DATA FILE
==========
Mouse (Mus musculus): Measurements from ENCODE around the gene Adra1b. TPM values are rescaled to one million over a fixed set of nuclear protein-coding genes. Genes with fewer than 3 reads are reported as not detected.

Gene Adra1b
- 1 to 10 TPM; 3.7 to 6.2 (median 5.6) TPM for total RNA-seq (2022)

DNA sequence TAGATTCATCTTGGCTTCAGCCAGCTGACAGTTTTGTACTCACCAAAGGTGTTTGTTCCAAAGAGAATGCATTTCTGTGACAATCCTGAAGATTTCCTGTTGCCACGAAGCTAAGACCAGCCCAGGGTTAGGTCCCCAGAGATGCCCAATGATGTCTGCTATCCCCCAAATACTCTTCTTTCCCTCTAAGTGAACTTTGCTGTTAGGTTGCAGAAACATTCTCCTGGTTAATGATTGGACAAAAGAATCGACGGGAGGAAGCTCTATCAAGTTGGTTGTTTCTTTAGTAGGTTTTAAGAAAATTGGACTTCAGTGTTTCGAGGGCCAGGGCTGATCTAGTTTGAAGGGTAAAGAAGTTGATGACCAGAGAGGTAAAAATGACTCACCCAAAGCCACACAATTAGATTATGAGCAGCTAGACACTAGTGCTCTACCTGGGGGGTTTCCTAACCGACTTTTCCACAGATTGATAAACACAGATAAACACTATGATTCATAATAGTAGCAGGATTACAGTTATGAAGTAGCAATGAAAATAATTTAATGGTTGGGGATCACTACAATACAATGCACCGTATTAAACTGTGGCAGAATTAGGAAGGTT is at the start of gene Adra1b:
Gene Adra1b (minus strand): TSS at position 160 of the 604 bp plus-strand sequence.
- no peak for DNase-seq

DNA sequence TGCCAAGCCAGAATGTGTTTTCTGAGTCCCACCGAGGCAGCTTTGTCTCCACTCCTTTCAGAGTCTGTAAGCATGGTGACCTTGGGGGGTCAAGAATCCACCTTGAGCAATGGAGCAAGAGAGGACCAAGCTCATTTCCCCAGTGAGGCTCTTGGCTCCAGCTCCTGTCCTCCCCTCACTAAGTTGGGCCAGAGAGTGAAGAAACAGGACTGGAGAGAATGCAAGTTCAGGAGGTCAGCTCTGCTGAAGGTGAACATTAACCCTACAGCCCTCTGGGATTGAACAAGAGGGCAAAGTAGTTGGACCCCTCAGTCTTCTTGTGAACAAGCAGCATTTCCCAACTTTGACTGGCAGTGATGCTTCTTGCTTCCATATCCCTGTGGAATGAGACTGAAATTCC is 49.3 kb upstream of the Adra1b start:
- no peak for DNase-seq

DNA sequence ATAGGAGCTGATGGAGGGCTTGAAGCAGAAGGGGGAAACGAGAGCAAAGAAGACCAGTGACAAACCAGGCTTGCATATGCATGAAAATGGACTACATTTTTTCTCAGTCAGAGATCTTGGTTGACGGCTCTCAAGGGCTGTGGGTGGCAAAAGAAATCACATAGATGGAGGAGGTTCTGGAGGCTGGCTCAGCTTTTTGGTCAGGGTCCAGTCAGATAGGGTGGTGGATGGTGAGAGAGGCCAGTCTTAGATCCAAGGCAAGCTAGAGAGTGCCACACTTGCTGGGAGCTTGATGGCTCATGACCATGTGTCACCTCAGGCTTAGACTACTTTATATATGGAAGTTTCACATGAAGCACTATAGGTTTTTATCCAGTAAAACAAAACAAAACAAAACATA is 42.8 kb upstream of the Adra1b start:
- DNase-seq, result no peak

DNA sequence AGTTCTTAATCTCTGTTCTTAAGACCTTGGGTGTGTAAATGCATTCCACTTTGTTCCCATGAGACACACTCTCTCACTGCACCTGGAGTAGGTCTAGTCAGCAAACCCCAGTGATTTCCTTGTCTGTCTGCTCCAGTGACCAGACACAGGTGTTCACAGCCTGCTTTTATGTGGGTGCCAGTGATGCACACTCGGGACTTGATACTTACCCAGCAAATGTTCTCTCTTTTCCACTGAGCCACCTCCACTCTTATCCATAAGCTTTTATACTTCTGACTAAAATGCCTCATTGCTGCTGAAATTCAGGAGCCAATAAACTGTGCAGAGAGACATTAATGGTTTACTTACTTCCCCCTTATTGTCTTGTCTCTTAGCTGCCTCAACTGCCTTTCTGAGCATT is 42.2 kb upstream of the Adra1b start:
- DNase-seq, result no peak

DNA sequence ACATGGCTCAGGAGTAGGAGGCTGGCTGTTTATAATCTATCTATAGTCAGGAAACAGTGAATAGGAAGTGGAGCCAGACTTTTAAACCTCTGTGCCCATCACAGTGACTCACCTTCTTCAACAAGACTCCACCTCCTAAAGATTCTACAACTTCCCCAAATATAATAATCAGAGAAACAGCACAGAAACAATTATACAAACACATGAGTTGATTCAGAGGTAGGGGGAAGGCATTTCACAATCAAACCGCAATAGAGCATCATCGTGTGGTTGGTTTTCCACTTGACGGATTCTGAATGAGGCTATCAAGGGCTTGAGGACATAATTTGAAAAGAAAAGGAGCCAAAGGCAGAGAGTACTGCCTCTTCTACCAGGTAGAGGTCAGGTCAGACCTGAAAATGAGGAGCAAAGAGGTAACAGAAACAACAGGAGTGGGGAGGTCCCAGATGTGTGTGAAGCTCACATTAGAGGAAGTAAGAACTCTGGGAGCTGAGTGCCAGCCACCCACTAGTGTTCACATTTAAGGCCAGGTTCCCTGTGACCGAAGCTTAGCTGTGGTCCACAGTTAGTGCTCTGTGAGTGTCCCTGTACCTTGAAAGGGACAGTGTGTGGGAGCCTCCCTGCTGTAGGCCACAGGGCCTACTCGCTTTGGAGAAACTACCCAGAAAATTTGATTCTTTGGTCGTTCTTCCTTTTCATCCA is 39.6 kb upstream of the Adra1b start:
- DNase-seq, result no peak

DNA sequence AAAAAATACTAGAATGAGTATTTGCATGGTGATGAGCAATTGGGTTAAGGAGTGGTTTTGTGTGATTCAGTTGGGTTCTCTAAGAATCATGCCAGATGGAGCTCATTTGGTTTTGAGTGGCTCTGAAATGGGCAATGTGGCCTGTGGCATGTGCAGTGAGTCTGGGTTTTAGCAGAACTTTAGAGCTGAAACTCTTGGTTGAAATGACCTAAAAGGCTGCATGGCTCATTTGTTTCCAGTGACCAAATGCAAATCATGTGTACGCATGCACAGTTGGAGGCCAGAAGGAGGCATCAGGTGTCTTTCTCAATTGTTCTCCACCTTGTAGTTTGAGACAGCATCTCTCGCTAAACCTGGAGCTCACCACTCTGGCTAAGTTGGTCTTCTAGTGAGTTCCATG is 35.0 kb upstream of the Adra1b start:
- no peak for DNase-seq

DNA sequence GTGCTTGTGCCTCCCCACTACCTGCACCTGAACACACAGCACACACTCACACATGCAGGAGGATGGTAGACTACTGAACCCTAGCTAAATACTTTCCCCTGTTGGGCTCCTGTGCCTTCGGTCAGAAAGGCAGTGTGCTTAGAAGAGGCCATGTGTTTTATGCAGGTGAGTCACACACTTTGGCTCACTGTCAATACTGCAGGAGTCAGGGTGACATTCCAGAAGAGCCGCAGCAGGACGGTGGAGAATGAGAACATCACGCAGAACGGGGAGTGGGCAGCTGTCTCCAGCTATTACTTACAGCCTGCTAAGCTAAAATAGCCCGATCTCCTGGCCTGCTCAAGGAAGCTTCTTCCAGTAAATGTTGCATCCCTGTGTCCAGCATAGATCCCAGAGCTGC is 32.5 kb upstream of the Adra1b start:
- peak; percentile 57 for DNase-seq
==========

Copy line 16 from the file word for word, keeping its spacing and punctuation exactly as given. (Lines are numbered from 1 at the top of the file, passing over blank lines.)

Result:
- no peak for DNase-seq